The above preview is unformatted text

This student written piece of work is one of many that can be found in our GCSE Jane Austen section.

Found what you're looking for?

  • Start learning 29% faster today
  • 150,000+ documents available
  • Just £6.99 a month

Not the one? Search for your essay title...
  • Join over 1.2 million students every month
  • Accelerate your learning by 29%
  • Unlimited access from just £6.99 per month

See related essaysSee related essays

Related GCSE Jane Austen essays

  1. Analyse Jane Austen's presentation of love and marriage in her novel Pride and Prejudice. ...

    The Gardiners have gained the respect of both their children and their nieces. The evidence of this is how Elizabeth turns to her aunt and uncle for guidance and not her mother and father. Although she does talk to her father a lot, she talks to Mrs Gardiner instead of her mother.

  2. Portrayal of Marriage in Pride and Prejudice.

    Had Darcy acted a bit more polite at the first dance and Elizabeth less critical of him, then the 2 two of them would probably been married by Chapter VI and what is now a 250+ page novel would have been a 50 page short story.

  1. Jane Austen's presentation of Emma as an unlikeable heroine

    'She doesn't submit to anything that requires industry and patience' Emma wants everything to be done smoothly and with haste. People in the book look up to Emma because of her ability to get things done therefore they feel she is invincible and come to her with questions expecting answers.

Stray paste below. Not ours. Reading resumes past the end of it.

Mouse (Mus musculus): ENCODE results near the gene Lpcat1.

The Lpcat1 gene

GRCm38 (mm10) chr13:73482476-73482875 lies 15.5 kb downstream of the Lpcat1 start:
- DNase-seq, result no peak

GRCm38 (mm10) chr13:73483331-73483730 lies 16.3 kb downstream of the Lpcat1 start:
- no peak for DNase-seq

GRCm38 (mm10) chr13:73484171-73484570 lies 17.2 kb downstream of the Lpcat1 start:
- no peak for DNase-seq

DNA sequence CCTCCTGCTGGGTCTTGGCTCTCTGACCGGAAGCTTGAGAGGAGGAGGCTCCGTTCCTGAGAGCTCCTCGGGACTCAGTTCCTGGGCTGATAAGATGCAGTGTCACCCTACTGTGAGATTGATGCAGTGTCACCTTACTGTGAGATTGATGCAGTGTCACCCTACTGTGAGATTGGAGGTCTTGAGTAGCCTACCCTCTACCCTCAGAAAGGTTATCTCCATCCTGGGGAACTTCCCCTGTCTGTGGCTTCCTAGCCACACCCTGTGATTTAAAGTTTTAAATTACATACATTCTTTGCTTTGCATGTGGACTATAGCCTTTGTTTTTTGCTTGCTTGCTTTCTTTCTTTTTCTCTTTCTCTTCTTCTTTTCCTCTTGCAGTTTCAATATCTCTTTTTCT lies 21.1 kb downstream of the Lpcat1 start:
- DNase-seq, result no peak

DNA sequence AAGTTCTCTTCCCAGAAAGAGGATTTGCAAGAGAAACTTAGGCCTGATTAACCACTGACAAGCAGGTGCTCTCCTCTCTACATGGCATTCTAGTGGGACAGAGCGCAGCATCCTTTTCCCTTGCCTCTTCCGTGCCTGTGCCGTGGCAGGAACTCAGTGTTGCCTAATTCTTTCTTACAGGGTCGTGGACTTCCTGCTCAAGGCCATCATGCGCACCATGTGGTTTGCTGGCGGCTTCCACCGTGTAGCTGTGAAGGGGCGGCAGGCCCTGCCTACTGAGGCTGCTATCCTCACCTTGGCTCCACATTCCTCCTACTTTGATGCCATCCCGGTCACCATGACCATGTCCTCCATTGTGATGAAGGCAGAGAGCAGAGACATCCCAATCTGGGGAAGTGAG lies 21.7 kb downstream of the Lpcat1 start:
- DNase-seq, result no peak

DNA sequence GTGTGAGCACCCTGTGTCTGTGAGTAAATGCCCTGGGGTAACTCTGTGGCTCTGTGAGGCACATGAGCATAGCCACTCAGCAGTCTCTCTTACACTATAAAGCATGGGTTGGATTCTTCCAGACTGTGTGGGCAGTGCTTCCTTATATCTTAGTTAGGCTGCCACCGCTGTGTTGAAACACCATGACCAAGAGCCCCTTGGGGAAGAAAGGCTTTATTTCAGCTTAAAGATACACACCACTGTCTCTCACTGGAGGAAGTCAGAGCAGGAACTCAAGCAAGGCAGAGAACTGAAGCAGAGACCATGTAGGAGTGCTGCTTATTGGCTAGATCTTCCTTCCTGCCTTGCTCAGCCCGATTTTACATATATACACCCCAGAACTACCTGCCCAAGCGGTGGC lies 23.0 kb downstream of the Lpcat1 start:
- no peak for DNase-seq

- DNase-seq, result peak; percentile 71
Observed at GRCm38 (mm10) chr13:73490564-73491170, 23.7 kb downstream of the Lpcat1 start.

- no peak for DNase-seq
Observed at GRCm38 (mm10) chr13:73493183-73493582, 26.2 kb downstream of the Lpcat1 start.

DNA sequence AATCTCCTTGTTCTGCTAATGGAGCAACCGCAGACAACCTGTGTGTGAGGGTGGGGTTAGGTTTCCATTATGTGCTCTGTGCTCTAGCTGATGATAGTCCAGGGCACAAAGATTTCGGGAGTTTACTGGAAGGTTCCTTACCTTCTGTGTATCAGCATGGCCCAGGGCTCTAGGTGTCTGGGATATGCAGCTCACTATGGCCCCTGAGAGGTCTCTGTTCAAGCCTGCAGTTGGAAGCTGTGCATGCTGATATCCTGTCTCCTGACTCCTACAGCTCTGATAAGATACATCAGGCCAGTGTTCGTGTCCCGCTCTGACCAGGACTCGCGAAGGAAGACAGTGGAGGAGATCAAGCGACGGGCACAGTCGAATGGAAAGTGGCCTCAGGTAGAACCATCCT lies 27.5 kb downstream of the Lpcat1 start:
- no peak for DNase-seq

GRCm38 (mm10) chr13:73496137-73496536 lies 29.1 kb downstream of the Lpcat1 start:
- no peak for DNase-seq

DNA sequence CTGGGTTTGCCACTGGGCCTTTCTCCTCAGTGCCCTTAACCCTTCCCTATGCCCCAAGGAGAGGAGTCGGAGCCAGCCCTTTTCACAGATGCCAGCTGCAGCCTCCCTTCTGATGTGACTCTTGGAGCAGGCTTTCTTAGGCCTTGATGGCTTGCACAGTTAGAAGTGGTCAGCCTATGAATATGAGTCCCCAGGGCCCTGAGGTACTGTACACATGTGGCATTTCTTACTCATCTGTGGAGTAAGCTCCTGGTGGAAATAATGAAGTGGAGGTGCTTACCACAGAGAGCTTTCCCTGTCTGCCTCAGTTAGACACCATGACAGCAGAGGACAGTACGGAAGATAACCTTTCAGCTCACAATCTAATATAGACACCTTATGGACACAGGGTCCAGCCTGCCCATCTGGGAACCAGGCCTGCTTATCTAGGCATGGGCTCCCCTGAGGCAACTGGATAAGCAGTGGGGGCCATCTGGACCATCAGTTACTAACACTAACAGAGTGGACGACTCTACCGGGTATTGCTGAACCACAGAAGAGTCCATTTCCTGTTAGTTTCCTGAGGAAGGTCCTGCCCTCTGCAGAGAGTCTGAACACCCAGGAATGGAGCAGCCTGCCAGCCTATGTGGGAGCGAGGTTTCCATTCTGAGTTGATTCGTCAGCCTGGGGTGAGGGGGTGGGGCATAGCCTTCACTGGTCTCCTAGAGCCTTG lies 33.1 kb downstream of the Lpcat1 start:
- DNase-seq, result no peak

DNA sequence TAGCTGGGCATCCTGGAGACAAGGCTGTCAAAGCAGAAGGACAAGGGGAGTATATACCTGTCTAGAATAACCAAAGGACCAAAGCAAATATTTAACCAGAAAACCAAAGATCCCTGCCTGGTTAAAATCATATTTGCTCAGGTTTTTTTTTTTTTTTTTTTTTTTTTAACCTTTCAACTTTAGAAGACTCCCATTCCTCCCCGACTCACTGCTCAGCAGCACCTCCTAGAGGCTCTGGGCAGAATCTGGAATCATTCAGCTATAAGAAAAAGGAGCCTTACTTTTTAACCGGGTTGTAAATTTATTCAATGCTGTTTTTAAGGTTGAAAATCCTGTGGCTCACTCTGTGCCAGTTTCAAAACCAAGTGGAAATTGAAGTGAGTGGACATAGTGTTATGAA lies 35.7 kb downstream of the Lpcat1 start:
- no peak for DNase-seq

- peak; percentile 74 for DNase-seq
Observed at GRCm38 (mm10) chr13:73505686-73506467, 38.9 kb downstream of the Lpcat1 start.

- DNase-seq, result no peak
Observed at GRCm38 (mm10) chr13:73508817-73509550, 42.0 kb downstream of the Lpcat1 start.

2. Discuss Jane Austens presentation of the theme of love and marriage in Pride and ...

    These events have changed her attitude and have influenced her opinion of him. This would make Caroline Bingley consider that people should marry whoever they love and forget society. In Pride and Prejudice, it contains a great deal of satire to express the feelings of Jane attitudes towards marriage.

  1. The Theme of Marriage in Pride and Prejudice

    Jane Austen uses this marriage to show the folly of marrying for appearance, as Mr. and Mrs. Bennet are quite unsuitable for each other, and although this does not appear to affect Mrs. Bennet, Mr. Bennet is shown to be rather withdrawn, with bursts of sarcastic humour which reveal his true character.

  2. Explore Austen's Presentation Of Marriage in "Pride & Prejudice"

    You know not what you are about" This therefore indicates the failure of the marriage between Mr and Mrs Bennett and portrays to readers that although they may have fallen in love, they lacked respect, which in turn led to a poor marriage.

  1. A Comparison of Charles Dickens and Jane Austen

    employment, trade union and politics in which he chose to highlight in his novel. In Hard Times, it could be said that the stylistic characteristics used by Dickens is extensive. The reader is plunged into a situation where the speaker (Gradgrind)

  2. Who makes the best marriage in pride and prejudice?

    Yet while Wickham has the appearance of goodness and virtue, this appearance is deceptive. His true nature begins to show itself through his attachment to Miss King for purely mercenary purposes and then through Darcy's exposition of his past. Lydia is a reckless, flirtatious, sixteen year old girl, who was

  • Over 160,000 pieces
    of student written work
  • Annotated by
    experienced teachers
  • Ideas and feedback to
    improve your own work